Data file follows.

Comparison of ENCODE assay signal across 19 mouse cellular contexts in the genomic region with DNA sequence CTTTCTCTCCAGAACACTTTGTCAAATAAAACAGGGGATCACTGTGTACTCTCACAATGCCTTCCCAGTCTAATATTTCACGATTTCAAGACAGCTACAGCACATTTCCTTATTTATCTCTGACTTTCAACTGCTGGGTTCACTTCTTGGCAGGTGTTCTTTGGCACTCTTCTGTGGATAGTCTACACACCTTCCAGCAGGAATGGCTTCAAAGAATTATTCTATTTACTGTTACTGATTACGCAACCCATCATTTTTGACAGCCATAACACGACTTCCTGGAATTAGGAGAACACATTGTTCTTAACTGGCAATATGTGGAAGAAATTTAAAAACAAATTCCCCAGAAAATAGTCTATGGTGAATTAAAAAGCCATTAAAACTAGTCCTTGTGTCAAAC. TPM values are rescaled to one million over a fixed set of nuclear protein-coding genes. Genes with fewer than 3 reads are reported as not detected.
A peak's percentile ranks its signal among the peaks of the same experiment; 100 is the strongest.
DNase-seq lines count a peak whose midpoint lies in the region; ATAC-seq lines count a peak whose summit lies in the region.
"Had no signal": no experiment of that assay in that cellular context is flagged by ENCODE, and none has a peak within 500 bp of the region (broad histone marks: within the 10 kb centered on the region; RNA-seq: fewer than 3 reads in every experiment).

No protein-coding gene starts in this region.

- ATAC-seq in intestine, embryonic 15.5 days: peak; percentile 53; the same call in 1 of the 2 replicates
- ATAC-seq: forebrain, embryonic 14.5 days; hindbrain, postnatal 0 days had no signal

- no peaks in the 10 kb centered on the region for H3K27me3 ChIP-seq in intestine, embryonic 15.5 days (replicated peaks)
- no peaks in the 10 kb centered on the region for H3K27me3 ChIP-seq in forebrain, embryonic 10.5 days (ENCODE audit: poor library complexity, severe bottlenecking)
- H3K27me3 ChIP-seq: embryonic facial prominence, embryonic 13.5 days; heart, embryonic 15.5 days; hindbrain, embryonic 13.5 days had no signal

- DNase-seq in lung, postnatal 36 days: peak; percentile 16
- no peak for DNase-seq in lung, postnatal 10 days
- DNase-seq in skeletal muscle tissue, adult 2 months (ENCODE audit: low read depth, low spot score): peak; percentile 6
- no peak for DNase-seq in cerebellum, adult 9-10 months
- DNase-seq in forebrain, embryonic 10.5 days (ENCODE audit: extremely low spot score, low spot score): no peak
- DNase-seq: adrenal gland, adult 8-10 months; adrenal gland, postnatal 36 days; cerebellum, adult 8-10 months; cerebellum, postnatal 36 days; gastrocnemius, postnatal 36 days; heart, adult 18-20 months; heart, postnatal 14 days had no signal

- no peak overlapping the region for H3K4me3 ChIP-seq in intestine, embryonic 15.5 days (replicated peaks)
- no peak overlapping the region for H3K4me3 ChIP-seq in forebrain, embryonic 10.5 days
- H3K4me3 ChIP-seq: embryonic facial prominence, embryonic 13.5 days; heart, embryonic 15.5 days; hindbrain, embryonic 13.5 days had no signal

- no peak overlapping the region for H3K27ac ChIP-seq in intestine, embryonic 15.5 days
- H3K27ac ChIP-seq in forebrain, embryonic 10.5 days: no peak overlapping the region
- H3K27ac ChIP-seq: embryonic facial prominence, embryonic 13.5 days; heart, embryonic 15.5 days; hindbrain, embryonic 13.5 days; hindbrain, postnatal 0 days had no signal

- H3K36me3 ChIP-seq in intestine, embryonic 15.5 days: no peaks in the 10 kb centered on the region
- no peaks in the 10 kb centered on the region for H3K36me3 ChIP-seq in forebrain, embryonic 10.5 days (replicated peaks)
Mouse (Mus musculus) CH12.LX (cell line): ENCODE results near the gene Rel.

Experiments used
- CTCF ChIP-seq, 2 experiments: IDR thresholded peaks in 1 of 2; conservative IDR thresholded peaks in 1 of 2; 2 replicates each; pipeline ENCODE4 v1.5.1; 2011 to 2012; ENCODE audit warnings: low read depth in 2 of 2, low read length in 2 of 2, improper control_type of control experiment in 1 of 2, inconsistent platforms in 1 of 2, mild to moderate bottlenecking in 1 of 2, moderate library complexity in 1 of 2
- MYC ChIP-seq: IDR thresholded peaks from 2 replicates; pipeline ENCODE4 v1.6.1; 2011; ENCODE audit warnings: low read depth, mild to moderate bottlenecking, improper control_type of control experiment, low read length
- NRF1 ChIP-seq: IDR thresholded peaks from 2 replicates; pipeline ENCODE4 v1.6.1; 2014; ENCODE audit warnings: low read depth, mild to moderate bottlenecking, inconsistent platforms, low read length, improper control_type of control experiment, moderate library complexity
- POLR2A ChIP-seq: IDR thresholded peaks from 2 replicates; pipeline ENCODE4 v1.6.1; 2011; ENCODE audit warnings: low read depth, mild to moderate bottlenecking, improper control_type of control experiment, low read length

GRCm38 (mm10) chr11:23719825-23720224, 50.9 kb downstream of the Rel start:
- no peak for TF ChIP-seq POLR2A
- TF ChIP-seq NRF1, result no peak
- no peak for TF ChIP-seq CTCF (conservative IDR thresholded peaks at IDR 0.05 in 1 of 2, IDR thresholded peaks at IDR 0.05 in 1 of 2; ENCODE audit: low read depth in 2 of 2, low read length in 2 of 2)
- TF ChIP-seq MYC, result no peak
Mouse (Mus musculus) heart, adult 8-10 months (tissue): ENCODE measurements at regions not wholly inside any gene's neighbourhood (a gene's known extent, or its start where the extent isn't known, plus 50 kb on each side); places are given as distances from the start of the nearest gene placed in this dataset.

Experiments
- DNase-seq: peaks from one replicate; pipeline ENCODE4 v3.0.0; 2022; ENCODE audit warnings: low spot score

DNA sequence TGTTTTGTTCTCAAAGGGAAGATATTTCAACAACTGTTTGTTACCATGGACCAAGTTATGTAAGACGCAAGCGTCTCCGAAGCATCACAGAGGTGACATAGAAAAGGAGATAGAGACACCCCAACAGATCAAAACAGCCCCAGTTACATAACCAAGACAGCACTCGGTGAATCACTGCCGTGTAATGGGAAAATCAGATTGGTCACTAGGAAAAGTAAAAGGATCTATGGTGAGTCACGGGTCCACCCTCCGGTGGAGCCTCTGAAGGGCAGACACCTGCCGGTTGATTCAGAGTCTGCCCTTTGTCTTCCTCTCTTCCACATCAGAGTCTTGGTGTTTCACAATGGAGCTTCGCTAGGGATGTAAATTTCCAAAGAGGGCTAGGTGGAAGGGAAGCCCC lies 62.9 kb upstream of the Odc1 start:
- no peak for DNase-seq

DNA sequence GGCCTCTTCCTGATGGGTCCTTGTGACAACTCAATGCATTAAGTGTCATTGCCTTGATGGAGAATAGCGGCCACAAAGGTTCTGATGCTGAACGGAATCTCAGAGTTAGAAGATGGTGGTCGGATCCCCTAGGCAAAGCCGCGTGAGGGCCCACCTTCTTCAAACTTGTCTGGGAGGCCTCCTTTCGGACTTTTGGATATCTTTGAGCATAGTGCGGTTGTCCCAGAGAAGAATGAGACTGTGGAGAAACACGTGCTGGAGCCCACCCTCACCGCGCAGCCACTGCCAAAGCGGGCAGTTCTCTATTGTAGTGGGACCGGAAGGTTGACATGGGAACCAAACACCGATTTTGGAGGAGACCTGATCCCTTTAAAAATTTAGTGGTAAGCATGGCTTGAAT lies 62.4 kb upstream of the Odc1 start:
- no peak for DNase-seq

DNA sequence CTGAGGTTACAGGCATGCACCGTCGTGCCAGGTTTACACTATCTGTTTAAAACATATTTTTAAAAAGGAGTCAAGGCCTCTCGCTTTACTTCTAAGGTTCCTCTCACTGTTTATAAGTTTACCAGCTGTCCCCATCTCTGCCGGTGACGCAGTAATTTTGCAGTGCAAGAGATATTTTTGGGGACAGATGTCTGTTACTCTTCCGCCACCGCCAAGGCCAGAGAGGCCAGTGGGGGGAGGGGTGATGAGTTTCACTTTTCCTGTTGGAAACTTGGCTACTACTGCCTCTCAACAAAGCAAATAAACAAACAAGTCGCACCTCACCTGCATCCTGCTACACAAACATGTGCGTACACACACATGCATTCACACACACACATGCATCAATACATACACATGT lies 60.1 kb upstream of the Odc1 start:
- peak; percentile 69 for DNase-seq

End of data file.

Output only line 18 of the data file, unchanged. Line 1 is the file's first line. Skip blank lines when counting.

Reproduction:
- no peak overlapping the region for H3K4me3 ChIP-seq in forebrain, embryonic 10.5 days